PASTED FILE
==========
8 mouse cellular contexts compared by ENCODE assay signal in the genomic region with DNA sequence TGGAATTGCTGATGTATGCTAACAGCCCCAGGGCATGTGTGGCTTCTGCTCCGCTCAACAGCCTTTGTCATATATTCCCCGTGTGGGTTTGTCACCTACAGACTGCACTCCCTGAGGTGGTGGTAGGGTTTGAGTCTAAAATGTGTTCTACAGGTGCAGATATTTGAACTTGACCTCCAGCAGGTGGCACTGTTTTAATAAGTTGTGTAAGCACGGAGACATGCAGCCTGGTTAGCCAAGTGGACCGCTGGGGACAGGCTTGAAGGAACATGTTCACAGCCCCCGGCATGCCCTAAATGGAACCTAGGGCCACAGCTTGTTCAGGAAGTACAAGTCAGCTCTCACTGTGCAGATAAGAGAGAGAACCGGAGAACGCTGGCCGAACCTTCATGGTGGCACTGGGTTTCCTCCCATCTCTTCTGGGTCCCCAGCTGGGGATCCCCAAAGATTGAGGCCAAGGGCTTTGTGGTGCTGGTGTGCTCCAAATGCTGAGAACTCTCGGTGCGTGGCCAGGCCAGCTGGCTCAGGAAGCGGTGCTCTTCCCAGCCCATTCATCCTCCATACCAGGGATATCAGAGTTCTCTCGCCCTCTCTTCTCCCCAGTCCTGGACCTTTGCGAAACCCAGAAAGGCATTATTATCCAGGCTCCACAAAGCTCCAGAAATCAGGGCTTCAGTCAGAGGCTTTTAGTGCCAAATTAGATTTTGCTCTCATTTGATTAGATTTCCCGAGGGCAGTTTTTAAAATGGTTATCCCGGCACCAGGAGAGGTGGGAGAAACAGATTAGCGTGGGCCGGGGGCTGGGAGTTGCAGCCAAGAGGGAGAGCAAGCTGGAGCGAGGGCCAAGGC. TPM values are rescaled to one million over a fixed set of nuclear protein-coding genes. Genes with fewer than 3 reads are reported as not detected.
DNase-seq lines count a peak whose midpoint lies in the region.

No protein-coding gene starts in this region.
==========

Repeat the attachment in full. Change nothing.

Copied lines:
8 mouse cellular contexts compared by ENCODE assay signal in the genomic region with DNA sequence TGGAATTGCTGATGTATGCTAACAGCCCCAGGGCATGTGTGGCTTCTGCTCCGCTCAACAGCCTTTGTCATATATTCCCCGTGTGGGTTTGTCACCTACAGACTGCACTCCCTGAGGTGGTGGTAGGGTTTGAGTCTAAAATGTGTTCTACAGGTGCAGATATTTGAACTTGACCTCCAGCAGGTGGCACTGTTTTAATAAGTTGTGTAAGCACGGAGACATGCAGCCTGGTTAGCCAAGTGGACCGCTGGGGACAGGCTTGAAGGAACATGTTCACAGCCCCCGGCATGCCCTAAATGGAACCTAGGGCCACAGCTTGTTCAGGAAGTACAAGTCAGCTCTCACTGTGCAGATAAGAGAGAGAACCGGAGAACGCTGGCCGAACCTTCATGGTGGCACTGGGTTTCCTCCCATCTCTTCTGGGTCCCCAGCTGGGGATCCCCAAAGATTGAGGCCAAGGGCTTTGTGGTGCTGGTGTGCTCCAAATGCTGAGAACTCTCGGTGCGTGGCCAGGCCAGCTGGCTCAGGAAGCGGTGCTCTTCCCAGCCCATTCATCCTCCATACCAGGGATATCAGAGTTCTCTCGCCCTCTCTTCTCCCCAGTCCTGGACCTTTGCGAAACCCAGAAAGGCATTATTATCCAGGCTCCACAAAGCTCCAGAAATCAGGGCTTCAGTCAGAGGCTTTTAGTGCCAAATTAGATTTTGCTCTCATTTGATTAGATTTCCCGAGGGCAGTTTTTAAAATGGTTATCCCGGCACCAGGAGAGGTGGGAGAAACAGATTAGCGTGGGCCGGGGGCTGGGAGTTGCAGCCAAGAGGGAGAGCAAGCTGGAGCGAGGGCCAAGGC. TPM values are rescaled to one million over a fixed set of nuclear protein-coding genes. Genes with fewer than 3 reads are reported as not detected.
DNase-seq lines count a peak whose midpoint lies in the region.

No protein-coding gene starts in this region.